Blends of biodiesel and conventional diesel have been used for some time; for instance, B7 diesel, available at most filling stations, contains 7% FAME. An increased share of biodiesel in conventional diesel, or the use of pure biodiesel, will not necessarily lead to a significant reduction in NOX

Regardless of the fuel used, an internal combustion engine will still need lubrication. Therefore, for all types of green fuels, there will still be a risk of major or minor emissions of particulate matter composed of partially combusted or uncombusted lubricants. This is particularly true for gaseous fuels, such as hydrogen.

Testing stand at DTU
Fig. 3: Test stand at the Technical University of Denmark (DTU) for testing ammonia as fuel in an internal combustion engine.

Technologies for reducing emissions

A number of technologies are currently in use to reduce emissions from internal combustion engines, including SCR systems, scrubbers, and particulate filters.

Selective catalytic reduction (SCR) systems are used to reduce emissions of NOX and other pollutants. These systems are often used in conjunction with oxidation and ammonia slip catalysts to additionally reduce emissions of unburned hydrocarbons (HC) and ammonia. This ensures that emission requirements are met for land-based vehicles and certain types of marine engines. It is expected that SCR systems, in combination with oxidation and ammonia slip catalysts, will remain key components of the technologies used with the green fuels of the future.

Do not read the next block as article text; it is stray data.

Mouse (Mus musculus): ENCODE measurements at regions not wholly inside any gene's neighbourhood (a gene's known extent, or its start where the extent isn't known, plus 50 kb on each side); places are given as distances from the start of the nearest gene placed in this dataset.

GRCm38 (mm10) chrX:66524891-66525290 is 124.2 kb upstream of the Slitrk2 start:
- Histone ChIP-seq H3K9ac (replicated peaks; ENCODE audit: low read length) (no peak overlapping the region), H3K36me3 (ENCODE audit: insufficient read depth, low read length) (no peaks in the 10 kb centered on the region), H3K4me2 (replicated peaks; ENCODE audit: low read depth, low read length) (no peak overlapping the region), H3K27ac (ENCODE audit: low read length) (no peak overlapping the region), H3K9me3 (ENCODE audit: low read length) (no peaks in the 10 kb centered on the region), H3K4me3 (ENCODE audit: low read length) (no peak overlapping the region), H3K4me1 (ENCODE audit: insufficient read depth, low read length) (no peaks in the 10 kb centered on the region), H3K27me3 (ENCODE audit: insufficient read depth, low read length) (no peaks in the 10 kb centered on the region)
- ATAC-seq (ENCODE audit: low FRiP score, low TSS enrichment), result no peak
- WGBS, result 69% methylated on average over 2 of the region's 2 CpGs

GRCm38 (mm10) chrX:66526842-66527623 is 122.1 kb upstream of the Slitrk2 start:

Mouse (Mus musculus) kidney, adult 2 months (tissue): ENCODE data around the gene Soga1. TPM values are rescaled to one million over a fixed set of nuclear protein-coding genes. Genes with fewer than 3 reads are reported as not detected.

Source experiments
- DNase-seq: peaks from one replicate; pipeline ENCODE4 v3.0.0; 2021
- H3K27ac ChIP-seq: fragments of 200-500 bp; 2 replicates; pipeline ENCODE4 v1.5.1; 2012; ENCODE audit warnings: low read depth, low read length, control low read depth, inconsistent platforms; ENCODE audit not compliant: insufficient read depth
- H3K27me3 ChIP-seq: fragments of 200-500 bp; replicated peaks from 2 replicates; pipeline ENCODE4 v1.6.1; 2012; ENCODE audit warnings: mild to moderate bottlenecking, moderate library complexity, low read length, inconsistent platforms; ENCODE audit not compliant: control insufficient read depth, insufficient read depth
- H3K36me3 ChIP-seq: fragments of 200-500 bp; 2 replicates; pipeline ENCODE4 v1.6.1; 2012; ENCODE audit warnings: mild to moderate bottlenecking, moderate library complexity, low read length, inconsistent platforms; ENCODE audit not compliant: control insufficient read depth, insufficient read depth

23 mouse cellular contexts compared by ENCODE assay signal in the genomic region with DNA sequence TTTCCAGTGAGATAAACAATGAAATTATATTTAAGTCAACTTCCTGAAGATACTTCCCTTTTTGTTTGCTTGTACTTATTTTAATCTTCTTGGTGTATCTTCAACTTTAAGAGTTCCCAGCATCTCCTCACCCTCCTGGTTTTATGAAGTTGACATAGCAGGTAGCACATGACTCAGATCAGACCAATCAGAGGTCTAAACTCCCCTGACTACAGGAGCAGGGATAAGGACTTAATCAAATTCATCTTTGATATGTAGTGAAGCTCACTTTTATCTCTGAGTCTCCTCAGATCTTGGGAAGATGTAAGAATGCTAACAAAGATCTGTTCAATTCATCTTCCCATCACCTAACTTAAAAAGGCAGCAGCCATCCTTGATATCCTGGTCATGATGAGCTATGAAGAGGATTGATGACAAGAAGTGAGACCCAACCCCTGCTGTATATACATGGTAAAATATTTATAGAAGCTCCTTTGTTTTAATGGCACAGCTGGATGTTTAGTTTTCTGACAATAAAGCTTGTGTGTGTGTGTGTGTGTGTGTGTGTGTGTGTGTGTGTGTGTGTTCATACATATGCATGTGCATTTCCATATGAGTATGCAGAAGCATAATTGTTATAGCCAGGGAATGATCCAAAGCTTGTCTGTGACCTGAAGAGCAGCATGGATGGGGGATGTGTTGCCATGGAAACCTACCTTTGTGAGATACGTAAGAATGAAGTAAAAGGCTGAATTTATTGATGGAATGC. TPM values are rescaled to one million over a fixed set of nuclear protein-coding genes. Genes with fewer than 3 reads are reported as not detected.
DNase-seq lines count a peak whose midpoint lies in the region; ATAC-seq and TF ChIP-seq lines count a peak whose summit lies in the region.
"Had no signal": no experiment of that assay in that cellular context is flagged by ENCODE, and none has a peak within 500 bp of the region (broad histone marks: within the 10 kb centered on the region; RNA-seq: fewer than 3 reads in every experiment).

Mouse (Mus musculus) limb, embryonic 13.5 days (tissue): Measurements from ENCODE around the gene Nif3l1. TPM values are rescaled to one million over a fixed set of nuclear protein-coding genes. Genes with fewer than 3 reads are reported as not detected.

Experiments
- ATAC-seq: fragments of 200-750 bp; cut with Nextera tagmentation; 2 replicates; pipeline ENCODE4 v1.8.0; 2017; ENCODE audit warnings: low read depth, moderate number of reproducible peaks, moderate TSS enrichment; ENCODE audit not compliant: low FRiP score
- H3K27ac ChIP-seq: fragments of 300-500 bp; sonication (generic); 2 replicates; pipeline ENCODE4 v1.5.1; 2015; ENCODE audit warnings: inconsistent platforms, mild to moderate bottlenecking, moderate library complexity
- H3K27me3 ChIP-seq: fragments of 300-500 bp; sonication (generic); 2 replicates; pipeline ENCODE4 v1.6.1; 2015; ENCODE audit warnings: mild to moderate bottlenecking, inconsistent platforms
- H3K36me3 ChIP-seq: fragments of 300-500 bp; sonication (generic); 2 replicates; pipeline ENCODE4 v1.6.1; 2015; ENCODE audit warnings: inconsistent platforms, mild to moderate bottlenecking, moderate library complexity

Scrubbers on marine engines that run on fossil fuels such as HFO (heavy fuel oil) reduce emissions of sulphur oxides (SOX). Scrubbers work by passing exhaust gases through a scrubber tower, where an aqueous solution irrigates the gases. Compared to fossil fuels such as HFO, the majority of green fuels contain only small amounts of sulphur; consequently, the need for scrubbers for marine engines is expected to decrease in the future.

Particulate filters are widely used in road traffic contexts to reduce the emission of particulate matter into the environment. The particle filters are made of a porous ceramic material that allows the exhaust to pass through the filter without an excessive pressure drop. The particles are trapped in the filter, which is cleaned or regenerated as needed. In the case of biodiesel in internal combustion engines, particulate filters are expected to remain an important technology.  

Project: "Emissions in the green transition”

In January 2021, FORCE Technology launched Emissions in the green transition, a four-year project, with support from the Danish Ministry of Higher Education and Science. The project focuses on emissions from new types of green fuels in transportation and industry.

The aim of this project is to develop services for documenting and reducing emissions from the new, green technologies of the future. The project will support the phasing-in of green fuels and low-environmental-impact technologies. It will accomplish this through the development of methods to predict and document emissions using simulation models and measurements.